Volume 93, Issue 98

Tuesday, April 4, 2000


Western bigwigs bring home the big bucks

A brave new world for safety

New dean from down under

VP-research Bill Bridger re-appointed for a second term

Day returns as federal hopeful

New campaign gets million dollar boost



Caught on campus

Day returns as federal hopeful

By Aaron Wherry
Gazette Staff

The man who wants to lead the youth of Canada, Stockwell Day, visited Western Friday to meet and greet student, but unfortunately, not all who came to see him were satisfied with what they saw.

Day, Alberta treasurer and candidate for leadership of the Canadian Alliance, spoke in the McKellar Room in the University Community Centre. In his appearance, he outlined his plans for the country which included how he intended to deal with the national debt.

"People are really getting tired of debt," he said. "We have $577 billion of debt that is not being dealt with. You need a government that's light on its feet because of lower debt and lower taxes."

The prospective party leader also said he would focus on two areas of great concern to the public. "We need to deal with debt, health and education, not golf courses and pizza parlors [like our current government]," he said.

Day also said he felt students could be greatly impacted by changes he hopeed to make to the Canadian Pension Plan.

"Adjustments need to be made to maximize the advantages for people your age so you can maximize your opportunities," Day said.

Day added he felt the federal government must increase transfer payments to the provinces and the Canadian Alliance would work to introduce a single tax rate for all Canadians, regardless of income or tax bracket.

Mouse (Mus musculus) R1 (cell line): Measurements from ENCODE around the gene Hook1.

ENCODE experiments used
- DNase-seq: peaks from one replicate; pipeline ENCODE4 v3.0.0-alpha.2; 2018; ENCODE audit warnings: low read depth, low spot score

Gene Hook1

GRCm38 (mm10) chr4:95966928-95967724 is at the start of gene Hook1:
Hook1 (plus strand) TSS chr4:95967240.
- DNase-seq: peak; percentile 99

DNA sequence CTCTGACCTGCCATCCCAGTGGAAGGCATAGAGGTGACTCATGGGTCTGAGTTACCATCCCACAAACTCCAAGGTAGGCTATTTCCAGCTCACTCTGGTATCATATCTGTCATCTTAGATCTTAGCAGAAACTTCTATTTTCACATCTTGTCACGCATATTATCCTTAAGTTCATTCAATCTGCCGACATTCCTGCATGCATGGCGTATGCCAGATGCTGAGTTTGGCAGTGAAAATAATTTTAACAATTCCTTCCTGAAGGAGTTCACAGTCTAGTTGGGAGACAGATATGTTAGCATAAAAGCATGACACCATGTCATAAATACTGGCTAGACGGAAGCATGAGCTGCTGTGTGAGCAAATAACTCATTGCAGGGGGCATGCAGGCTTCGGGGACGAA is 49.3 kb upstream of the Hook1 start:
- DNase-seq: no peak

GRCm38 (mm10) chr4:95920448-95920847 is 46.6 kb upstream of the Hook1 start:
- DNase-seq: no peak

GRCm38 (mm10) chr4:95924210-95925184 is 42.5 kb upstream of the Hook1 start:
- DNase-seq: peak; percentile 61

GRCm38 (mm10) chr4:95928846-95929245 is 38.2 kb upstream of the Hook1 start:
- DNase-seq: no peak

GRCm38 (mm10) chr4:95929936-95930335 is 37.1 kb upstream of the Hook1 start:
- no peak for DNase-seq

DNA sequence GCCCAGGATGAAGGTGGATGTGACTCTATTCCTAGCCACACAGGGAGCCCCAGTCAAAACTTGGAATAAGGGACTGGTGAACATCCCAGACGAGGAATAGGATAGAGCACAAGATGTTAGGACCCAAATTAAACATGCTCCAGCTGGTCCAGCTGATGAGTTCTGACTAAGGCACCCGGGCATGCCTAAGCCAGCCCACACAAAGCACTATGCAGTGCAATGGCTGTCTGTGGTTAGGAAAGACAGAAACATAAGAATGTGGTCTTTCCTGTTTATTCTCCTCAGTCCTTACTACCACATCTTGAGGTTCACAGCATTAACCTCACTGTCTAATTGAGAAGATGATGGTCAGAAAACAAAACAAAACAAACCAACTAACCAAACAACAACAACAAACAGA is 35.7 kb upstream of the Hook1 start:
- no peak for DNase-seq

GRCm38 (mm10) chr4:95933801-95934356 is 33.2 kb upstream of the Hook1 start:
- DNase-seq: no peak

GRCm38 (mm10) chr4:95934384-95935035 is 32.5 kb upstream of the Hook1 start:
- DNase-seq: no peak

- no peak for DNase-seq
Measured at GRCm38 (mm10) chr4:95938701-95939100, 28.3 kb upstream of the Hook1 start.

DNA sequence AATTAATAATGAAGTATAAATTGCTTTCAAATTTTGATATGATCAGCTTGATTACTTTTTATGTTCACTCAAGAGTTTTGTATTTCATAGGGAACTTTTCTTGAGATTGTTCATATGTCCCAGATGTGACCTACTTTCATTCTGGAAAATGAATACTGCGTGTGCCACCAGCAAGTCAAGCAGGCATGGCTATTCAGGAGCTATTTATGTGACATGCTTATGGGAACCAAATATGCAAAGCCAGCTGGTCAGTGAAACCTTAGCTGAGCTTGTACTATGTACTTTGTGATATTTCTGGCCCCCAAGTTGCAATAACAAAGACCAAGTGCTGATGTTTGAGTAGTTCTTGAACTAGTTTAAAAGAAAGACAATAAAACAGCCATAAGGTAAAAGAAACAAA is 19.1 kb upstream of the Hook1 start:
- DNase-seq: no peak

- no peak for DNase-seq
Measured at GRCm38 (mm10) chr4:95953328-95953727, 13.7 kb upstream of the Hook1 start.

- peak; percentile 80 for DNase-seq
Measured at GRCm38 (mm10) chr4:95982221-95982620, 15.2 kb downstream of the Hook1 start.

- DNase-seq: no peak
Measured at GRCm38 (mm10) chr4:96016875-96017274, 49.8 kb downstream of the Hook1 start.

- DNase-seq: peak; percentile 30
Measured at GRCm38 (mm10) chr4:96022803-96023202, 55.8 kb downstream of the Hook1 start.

Before taking questions, Day said he hoped to ensure members of parliament would speak and vote freely, depending on what their constituents wanted and not what their party leader pushed them to say.

Mike Werenich, a fourth–year honours political science and history student, who asked Day what he would do first if elected Prime Minister, said he was pleased with what he saw from Day.

"He seems very charismatic and down to earth," he said. "He understands students." Werenich also said Day recognized the underfunding of universities and would work hard to change things. "If he's elected Prime Minister he could have some impact."

Co-chair of Western's Amnesty International organization and second year environmental science student, Mike Gretes said he was disappointed with Day. Gretes asked Day about his stance on Native rights, but Gretes said he was unsatisfied with the response he received.

"I don't feel that he answered my question," he said. "I feel he avoided the point."

Gretes said there was an insufficient amount of time given for students and members of the community to ask questions. "He didn't get a fair chance to answer the tough questions," Gretes added.

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